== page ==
Working: “That” kind of show done right

This is why you don’t go around calling every show that tries to tell jokes “slice of life”. I’ll have to assume they suck and ignore them, like I did with Working’s first two seasons.

I ended up watching Working’s third season when it aired on TV because it came on the same lineup as Durarara. (In perhaps the worst mistake of my life, I completely missed the voice actor connections between the two shows.) Plot doesn’t matter for these kinds of shows, right? There’d surely be no problem with watching seasons out of order, or watching only the final season for that matter.

The third season came with an impressive, perhaps unmatched-in-the-genre amount of plot progression, relationship development, and tying up of loose ends. That still wasn’t enough to make me want to watch the first two seasons. On the contrary, it made me assume the first two seasons would be relatively boring. Two years prior I’d watched the tumultuous finale of OreImo without having watched anything else from that series. Nothing in the finale made me think the series up to that point would be interesting, and we’re not even talking about a “slice-of-life” anime here. (Edit: we are. Give me a fucking break.)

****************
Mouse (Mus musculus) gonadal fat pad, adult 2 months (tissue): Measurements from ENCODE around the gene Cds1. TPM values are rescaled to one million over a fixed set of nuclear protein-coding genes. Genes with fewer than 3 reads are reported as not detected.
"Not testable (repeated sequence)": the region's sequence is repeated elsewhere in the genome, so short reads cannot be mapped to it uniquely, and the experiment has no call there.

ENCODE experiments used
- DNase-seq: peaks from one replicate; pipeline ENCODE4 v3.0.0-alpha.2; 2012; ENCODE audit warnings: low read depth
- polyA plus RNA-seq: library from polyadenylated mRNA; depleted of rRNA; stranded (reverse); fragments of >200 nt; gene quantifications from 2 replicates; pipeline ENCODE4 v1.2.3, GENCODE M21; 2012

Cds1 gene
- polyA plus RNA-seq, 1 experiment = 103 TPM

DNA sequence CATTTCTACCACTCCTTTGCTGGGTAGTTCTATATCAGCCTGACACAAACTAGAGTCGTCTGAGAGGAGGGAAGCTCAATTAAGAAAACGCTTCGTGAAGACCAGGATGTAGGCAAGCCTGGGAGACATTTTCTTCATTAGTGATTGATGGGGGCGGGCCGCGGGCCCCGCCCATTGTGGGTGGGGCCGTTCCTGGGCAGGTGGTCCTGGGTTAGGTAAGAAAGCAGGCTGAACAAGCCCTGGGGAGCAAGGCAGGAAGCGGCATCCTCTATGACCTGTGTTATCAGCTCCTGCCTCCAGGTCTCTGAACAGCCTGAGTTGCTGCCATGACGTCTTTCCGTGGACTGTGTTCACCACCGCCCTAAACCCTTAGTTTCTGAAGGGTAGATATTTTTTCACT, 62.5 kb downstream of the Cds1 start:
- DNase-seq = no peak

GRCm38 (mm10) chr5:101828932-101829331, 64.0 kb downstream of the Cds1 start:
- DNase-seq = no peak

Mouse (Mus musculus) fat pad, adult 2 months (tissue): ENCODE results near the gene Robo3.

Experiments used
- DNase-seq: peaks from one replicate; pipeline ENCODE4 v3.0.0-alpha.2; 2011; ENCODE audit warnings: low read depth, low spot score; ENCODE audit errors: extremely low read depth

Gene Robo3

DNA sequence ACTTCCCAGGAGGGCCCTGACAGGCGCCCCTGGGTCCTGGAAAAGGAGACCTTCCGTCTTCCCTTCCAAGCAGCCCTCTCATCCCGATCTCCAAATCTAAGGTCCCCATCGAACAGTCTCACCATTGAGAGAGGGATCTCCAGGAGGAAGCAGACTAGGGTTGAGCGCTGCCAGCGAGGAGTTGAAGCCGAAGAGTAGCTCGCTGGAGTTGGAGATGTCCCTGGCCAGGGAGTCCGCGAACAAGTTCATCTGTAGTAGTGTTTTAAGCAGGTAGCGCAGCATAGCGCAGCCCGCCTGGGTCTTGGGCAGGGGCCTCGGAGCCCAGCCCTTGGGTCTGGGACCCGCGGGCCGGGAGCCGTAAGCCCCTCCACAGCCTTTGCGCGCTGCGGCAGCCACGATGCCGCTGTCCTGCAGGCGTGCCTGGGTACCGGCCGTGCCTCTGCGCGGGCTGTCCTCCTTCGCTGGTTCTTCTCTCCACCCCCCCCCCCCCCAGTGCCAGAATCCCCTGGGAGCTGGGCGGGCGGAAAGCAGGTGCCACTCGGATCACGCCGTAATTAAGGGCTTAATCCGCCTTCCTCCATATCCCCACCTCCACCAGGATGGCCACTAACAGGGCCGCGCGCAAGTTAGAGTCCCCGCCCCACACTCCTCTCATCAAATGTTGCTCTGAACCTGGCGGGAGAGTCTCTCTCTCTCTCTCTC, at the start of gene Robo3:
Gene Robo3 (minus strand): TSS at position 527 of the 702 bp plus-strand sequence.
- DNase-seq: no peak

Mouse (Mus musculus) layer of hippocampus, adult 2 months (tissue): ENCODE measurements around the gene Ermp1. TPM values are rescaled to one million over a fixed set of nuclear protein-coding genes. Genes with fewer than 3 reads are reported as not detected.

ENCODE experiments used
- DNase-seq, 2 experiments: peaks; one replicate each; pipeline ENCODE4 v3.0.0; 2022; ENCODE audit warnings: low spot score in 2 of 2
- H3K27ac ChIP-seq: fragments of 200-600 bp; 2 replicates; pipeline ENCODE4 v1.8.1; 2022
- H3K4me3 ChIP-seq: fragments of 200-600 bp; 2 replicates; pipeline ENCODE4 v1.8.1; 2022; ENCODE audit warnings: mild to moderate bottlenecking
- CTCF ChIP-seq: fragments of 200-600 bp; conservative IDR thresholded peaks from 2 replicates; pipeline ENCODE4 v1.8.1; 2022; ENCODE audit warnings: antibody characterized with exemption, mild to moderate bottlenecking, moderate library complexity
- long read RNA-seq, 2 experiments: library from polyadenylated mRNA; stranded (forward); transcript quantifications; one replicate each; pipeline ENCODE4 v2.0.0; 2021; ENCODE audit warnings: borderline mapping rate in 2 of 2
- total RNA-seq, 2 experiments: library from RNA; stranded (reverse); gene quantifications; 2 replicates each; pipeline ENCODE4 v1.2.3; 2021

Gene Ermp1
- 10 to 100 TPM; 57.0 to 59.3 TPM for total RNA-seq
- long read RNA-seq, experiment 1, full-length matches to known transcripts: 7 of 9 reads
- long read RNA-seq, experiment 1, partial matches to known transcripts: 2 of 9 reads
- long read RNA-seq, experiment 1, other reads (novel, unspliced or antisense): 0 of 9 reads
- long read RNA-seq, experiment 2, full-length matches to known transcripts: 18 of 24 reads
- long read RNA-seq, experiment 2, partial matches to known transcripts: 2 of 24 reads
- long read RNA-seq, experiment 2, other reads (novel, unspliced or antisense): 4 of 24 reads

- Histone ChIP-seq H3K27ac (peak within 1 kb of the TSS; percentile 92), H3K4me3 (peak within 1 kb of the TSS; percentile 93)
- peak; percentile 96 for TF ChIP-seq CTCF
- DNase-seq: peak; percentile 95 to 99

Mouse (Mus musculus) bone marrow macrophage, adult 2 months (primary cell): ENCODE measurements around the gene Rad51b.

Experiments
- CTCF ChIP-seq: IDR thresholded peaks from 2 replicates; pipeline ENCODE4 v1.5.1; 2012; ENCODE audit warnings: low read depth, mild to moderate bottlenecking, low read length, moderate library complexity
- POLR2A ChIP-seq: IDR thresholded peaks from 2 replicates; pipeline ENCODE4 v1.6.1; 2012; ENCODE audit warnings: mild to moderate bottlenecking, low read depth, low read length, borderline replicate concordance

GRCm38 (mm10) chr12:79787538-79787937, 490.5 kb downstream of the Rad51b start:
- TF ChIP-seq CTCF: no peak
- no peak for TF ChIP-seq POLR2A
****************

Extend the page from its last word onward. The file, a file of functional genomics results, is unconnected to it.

I finally decided to give the first two seasons of Working a chance when I was looking for something to watch raw. (I also decided to rewatch Yu Yu Hakusho raw, post forthcoming.)

The second thing you’ll notice about Working is that it has male characters. The author must have been quite conceited to think anyone would care about men on “this” kind of show, but they worked. The fairly balanced male/female cast gave this show a dynamic that other shows in “this” genre couldn’t match. It was especially important since none of the main cast was a consistent home run hitter aside from Yamada.

The scenes weaved together well. That shouldn’t have to be impressive, but “these” kinds of shows often have very clearly marked scenes that abruptly transition. Working’s episodes actually feel like episodes rather than loosely cobbled together skits.

I’d go so far as to say Working is the best of “this” genre. There are plenty of good jokes, and the bad jokes aren’t so bad that fans have to pretend they aren’t jokes. The plot and relationship development in the third season was satisfying the first time and rewarding upon rewatch. Except for a sense of stagnation in the second season, the show never got dull.

Working Season 1: +

Working Season 2: +

Working Season 3: ++ (revised upward on rewatch)

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